‘United Against Ataxia Hill Day’ Is Sept. 29
The third United Against Ataxia Hill Day will take place virtually Sept. 29, an event set aside to heighten awareness and support legislation that affects the ataxia community, including those with Friedreich’s ataxia (FA).
All U.S. residents are invited to participate in the day-long advocacy event, which is a collaboration of the National Ataxia Foundation (NAF) and the Friedreich’s Ataxia Research Alliance (FARA). (Registration for the event is now closed.)
This year’s topics include support for a Senate resolution (S.Res 339) that declares Sept. 25 as National Ataxia Awareness Day. The event would call attention to the progressive disorder that affects nerves and muscles, and the need for more research for treatments. While there are therapies that help control FA symptoms, for example, there are none that treat the disease’s underlying cause — a mutation in the FXN gene.
An International Ataxia Awareness Day is held annually on Sept. 25 and is a coordinated effort by individuals and ataxia organizations globally to shed light on the rare disorder. A national awareness day would focus on patients and caregivers, as well as research, in the United States.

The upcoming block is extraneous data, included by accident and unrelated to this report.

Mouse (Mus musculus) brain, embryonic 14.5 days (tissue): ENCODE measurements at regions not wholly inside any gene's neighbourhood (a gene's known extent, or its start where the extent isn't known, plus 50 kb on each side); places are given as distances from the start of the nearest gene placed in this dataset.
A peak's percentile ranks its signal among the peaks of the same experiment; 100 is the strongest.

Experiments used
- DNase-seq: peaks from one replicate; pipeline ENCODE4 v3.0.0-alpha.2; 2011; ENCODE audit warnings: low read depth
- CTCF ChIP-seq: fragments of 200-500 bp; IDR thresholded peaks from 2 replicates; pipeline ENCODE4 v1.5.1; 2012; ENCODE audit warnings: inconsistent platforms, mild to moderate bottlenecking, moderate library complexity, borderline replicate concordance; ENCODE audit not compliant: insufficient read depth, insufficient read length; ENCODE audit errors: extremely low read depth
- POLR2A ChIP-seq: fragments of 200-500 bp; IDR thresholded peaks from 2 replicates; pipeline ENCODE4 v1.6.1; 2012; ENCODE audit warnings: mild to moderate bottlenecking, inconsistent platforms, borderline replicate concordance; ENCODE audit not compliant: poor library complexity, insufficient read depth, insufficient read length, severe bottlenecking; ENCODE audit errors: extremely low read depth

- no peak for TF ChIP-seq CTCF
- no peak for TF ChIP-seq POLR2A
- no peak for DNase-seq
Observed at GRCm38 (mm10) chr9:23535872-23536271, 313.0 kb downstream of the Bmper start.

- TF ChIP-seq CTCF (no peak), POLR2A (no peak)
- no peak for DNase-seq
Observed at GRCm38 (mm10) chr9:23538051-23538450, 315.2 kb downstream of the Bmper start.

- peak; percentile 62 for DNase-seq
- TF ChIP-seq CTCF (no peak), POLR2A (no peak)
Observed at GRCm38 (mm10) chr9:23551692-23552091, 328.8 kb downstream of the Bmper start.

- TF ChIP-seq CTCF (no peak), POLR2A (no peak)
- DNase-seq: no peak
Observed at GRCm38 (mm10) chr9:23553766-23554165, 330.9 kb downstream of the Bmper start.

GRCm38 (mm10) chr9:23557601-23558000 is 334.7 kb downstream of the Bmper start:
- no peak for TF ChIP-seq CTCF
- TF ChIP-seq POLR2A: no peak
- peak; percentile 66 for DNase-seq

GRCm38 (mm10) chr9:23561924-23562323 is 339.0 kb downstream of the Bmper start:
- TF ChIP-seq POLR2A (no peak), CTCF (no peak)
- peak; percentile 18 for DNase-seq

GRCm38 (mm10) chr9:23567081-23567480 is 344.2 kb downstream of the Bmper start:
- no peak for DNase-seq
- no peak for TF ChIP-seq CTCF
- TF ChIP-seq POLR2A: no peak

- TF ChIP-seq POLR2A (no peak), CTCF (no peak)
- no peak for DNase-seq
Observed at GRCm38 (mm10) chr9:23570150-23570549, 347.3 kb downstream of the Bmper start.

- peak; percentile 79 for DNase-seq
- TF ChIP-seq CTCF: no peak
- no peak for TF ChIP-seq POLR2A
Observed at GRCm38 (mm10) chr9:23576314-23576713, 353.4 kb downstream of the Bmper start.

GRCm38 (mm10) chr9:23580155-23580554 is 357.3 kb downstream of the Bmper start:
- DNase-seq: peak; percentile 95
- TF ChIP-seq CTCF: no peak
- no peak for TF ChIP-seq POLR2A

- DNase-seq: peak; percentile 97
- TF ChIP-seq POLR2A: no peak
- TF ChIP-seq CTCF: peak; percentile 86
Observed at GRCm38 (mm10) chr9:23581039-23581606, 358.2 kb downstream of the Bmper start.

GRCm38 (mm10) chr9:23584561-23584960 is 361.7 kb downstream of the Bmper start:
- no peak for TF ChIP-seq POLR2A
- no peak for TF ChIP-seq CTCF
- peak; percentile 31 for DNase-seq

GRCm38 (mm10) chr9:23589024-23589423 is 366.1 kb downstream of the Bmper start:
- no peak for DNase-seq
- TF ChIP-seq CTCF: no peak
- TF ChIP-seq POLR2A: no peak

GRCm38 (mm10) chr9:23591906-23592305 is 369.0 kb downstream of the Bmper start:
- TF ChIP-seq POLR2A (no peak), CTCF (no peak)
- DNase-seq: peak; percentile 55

There’s also a push to add “hereditary ataxia” to the U.S. Defense Department’s Congressionally Directed Medical Research Program (CDMRP), which funds novel, groundbreaking research and, among other things, supports the next generation of investigators.
The CDMRP manages Congressional research programs that encompass several dozen conditions and areas, such as breast cancer and bone marrow failure. The addition of hereditary ataxia — some types of ataxia are due to other causes, including stroke or head trauma — would bring needed research dollars to the field. Friedreich’s ataxia is an inherited condition.
United Against Ataxia Hill Day supporters also will advocate for passage of the Accelerating Access to Critical Therapies for ALS (S.1813/HR 3537), which would speed therapeutic development for all rare neuromuscular diseases. It also would provide greater access to promising experimental therapies and enhanced coordination of federal government efforts.
The measure is directed primarily toward amyotrophic lateral sclerosis, but some relevant parts also will benefit people with other rare neuromuscular diseases.
Finally, the United Against Ataxia Hill Day event will push for the passage of the Better Empowerment Now to Enhance Framework and Improve Treatments (BENEFIT Act; S. 373/H.R 34472), which aims to include patient perspectives when new treatments or devices are being considered for approval.
“Feel free to post on social media to support these efforts using #AtaxiaHillDay,” the organization wrote on its event page.